For some reason, the business postcards are a fraction of the price of regular old “holiday” cards. No one will be able to tell (except for everyone who just read this). I uploaded our smiling faces to Vistaprint and popped ’em into the spot on the card where you were supposed to list your business info (see our actual card, with a few Frugalwoods modifications, above).
The cards cost a cool $18.18 for 100 and the shipping was another $9.99 (dang shipping!). 100 postcard stamps rang up at $34 for a grande totale of $62.17. Not too shabby for full-color front and back photo cards!
2) Meeting Smile After Smile: $0
We like to have a Christmas photo taken every year, but we’ve certainly never paid anyone to snap it for us. Our trusty trash tripod works like a charm. Mr. FW sets it up in front of the Christmas tree and programs our camera to take 5 photos in a row. Our strategy is to repeat that process until we have a few decent shots. I then edit the photos in iPhoto and voila: A Very Frugalwoods Christmas. Self-photography for the win.
3) Here Comes Santa Claus: $0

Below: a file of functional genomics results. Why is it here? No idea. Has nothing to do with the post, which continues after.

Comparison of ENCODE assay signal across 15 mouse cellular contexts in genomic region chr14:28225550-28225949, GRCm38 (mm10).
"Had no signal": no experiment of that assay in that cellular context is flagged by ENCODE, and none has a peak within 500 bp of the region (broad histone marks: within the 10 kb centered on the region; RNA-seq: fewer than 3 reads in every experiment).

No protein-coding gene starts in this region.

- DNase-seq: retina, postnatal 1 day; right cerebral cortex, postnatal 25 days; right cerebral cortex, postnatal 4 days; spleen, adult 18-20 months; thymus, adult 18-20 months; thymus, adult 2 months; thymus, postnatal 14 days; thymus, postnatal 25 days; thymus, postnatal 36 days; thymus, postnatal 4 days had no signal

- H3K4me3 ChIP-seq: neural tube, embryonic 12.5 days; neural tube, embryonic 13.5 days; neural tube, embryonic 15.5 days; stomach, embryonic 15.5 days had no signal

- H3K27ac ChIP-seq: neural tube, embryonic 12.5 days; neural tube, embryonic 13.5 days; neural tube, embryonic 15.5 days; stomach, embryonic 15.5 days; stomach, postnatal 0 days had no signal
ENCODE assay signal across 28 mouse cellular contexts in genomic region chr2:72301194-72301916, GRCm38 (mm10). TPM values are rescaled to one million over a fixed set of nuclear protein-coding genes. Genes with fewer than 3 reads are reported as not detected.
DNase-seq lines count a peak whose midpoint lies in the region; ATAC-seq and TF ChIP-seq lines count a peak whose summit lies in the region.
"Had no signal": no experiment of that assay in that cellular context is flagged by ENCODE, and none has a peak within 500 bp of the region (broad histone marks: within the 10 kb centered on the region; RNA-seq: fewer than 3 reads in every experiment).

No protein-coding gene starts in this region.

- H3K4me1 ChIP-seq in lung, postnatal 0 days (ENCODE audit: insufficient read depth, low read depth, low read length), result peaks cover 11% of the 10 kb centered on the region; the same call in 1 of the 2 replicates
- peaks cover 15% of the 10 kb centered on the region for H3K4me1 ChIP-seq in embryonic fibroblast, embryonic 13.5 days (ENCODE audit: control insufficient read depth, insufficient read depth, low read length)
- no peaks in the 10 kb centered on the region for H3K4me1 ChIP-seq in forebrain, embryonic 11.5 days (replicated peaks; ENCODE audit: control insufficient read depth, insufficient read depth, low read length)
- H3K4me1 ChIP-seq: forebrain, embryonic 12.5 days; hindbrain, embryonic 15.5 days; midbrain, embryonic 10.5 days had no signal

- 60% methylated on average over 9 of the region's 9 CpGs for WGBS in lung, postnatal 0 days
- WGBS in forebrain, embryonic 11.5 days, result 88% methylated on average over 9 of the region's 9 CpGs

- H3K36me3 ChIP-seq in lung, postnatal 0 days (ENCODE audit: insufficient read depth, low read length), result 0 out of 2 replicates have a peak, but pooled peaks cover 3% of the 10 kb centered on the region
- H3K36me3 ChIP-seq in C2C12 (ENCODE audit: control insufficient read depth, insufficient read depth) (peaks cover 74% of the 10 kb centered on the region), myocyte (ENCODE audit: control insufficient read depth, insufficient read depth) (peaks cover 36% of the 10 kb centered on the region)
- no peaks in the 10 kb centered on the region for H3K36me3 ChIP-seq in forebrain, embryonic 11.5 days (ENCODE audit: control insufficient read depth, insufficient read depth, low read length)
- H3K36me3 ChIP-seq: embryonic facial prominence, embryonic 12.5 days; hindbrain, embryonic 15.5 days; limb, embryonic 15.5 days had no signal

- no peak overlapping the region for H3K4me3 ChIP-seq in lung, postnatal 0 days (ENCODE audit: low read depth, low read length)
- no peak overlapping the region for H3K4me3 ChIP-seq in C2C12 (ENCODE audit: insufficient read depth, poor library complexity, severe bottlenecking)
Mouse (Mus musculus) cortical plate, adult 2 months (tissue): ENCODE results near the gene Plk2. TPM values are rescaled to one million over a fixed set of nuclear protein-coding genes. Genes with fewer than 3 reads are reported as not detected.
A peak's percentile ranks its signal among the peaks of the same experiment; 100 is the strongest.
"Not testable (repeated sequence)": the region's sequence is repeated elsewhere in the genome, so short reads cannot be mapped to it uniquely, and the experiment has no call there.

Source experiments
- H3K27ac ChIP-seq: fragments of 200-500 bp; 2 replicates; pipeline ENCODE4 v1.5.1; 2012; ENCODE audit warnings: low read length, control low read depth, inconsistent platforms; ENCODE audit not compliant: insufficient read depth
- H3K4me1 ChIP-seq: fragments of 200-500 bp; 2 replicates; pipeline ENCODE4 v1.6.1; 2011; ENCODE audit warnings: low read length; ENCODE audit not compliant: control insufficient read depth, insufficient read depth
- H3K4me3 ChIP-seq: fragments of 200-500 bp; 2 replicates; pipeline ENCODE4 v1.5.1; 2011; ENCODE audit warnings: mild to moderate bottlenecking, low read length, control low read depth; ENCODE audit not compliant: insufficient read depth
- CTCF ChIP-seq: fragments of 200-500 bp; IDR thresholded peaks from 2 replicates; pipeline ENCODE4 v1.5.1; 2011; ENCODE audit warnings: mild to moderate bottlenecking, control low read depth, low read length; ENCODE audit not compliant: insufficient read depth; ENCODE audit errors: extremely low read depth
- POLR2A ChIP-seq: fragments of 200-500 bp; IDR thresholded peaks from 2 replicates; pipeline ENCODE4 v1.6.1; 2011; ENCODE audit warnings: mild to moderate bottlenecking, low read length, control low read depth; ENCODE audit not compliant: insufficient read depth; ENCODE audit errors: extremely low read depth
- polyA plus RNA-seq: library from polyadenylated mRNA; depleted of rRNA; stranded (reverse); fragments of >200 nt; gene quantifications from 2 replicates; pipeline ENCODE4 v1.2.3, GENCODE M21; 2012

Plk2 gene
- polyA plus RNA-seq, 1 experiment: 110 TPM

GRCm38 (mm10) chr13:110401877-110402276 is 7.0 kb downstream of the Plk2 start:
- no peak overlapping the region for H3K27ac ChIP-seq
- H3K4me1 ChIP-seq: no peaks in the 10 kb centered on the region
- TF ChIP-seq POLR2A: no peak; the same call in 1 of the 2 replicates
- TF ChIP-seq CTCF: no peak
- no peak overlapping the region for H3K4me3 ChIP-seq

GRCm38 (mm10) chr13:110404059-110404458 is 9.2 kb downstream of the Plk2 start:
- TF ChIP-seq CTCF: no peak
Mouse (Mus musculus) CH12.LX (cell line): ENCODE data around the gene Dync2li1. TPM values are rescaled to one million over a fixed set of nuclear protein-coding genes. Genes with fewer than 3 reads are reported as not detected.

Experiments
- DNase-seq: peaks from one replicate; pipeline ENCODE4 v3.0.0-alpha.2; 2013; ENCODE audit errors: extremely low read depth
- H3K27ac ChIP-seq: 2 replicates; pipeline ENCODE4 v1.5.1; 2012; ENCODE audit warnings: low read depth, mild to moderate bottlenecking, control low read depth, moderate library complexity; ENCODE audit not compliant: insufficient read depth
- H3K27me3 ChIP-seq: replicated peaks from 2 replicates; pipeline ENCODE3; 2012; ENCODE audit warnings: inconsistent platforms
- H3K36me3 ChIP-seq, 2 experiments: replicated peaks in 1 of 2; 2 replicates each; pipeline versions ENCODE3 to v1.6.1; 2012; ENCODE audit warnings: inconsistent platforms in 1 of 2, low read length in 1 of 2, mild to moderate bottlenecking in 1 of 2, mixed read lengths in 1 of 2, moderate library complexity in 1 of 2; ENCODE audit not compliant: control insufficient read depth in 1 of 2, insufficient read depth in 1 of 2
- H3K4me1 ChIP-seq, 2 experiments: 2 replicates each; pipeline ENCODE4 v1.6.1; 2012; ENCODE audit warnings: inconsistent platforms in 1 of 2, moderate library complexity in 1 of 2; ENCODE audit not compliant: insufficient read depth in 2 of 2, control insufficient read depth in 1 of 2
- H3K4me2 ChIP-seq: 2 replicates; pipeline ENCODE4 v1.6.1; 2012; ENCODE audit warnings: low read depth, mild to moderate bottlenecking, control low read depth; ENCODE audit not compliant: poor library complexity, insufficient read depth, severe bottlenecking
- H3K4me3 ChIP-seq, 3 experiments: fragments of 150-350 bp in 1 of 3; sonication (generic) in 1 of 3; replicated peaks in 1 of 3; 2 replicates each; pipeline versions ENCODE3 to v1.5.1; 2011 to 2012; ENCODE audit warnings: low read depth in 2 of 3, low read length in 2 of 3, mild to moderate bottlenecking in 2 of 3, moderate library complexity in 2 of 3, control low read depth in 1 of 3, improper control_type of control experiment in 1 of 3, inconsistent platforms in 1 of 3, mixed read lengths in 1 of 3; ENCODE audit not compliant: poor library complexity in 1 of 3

No need to pay for a visit to Santa! We have our own Santa Paws ready and willing to let you sit on her lap and tell her your Christmas wishes:
4) I’ll Be Home For Christmas: $0
As I shared in my first Woot & Grumble of the month, we don’t travel for the actual Christmas week. Instead, we save major bank by flying during the cheapest travel month of the year: our buddy January. Mr. FW and I’ll be flying from Boston to San Diego for a sweet $216/person round-trip as opposed to the exorbitant prices advertised for Christmastime. So we’ll have a cozy husband, wife, and hound holiday here at Frugalwoods HQ.
5) Oh Christmas Tree: $0
Mr. Frugalwoods and I decked our frugal halls for free since we have artificial decor that we re-use every single year. The start-up cost for our festive tidings wasn’t free, but, we combined our purchases with hand-me-downs from family for an overall reasonable price. We’re on our sixth year with our decor and hopefully we’ll be using it for many years to come!